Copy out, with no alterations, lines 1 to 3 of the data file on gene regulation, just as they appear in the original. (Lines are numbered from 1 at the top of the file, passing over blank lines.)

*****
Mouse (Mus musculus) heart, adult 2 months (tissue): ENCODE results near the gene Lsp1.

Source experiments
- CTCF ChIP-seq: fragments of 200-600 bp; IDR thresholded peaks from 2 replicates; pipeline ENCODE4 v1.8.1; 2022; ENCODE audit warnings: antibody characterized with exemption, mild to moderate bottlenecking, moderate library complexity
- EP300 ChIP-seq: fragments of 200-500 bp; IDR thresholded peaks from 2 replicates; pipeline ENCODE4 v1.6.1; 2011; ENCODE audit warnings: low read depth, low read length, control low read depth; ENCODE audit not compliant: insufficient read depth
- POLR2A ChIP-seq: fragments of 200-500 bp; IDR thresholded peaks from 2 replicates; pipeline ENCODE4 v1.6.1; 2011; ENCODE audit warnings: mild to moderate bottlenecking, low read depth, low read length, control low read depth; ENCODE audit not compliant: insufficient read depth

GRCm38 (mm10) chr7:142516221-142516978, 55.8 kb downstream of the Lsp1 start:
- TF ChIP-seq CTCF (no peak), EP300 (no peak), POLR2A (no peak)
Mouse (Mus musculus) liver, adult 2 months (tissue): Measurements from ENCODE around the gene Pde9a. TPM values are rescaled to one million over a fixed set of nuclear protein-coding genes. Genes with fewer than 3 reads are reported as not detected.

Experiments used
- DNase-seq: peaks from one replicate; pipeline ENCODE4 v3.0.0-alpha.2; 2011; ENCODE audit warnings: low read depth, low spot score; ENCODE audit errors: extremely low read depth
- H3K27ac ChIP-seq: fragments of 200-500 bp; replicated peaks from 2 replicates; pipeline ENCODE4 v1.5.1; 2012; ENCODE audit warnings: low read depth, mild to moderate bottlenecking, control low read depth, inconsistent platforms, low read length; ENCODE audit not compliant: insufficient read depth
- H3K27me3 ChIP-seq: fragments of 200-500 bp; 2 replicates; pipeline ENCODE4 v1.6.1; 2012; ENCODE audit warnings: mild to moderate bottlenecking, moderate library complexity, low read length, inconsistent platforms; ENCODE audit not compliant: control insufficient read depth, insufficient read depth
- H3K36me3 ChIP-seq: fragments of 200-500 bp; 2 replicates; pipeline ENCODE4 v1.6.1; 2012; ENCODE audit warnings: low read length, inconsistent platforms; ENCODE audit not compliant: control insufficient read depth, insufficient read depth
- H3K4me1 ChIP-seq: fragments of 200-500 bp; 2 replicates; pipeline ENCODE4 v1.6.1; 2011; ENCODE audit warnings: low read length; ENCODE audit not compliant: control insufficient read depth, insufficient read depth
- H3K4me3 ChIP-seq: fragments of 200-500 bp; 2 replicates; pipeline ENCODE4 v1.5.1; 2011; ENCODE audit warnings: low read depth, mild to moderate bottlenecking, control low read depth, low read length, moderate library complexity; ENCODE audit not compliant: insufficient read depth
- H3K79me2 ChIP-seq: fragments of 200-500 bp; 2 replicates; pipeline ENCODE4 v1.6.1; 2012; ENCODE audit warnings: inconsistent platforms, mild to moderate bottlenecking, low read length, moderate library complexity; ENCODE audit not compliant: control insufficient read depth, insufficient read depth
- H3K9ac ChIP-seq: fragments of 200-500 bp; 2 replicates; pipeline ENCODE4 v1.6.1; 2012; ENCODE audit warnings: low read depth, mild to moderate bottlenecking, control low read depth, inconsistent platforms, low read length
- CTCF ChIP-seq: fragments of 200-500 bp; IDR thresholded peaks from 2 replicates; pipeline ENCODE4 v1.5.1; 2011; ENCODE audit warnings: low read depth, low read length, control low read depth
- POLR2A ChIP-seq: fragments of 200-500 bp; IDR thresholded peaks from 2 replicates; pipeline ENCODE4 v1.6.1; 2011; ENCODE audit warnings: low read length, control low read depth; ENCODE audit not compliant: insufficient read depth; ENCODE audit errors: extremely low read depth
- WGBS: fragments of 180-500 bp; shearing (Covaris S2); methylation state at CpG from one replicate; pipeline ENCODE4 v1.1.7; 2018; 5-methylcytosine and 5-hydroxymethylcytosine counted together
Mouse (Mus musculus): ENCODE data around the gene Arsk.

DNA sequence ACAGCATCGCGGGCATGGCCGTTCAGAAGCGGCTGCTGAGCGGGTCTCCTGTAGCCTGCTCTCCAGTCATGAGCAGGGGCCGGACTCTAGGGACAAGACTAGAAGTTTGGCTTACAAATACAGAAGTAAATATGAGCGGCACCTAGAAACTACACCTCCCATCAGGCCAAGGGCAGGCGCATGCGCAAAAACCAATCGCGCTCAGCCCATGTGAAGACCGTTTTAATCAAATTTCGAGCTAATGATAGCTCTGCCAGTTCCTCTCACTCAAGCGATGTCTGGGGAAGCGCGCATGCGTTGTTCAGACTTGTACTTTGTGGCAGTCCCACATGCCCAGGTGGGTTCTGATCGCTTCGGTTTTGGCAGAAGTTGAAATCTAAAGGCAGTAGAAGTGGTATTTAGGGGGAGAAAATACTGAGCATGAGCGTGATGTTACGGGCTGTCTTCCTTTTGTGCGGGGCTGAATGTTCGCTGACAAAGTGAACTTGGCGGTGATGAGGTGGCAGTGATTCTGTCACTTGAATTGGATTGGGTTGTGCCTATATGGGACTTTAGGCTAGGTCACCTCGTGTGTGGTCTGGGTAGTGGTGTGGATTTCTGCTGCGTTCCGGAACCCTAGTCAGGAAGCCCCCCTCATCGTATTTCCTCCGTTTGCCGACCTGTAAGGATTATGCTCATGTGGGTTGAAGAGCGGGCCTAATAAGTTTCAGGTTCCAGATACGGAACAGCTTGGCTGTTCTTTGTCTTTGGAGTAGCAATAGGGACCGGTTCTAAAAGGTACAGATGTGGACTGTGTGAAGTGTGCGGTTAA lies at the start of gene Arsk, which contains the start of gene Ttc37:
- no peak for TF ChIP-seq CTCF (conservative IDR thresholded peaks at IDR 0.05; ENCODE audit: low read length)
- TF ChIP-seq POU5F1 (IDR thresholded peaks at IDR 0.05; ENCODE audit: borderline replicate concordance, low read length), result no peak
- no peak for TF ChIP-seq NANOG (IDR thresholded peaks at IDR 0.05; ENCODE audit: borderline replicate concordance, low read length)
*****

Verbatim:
Mouse (Mus musculus) heart, adult 2 months (tissue): ENCODE results near the gene Lsp1.

Source experiments
- CTCF ChIP-seq: fragments of 200-600 bp; IDR thresholded peaks from 2 replicates; pipeline ENCODE4 v1.8.1; 2022; ENCODE audit warnings: antibody characterized with exemption, mild to moderate bottlenecking, moderate library complexity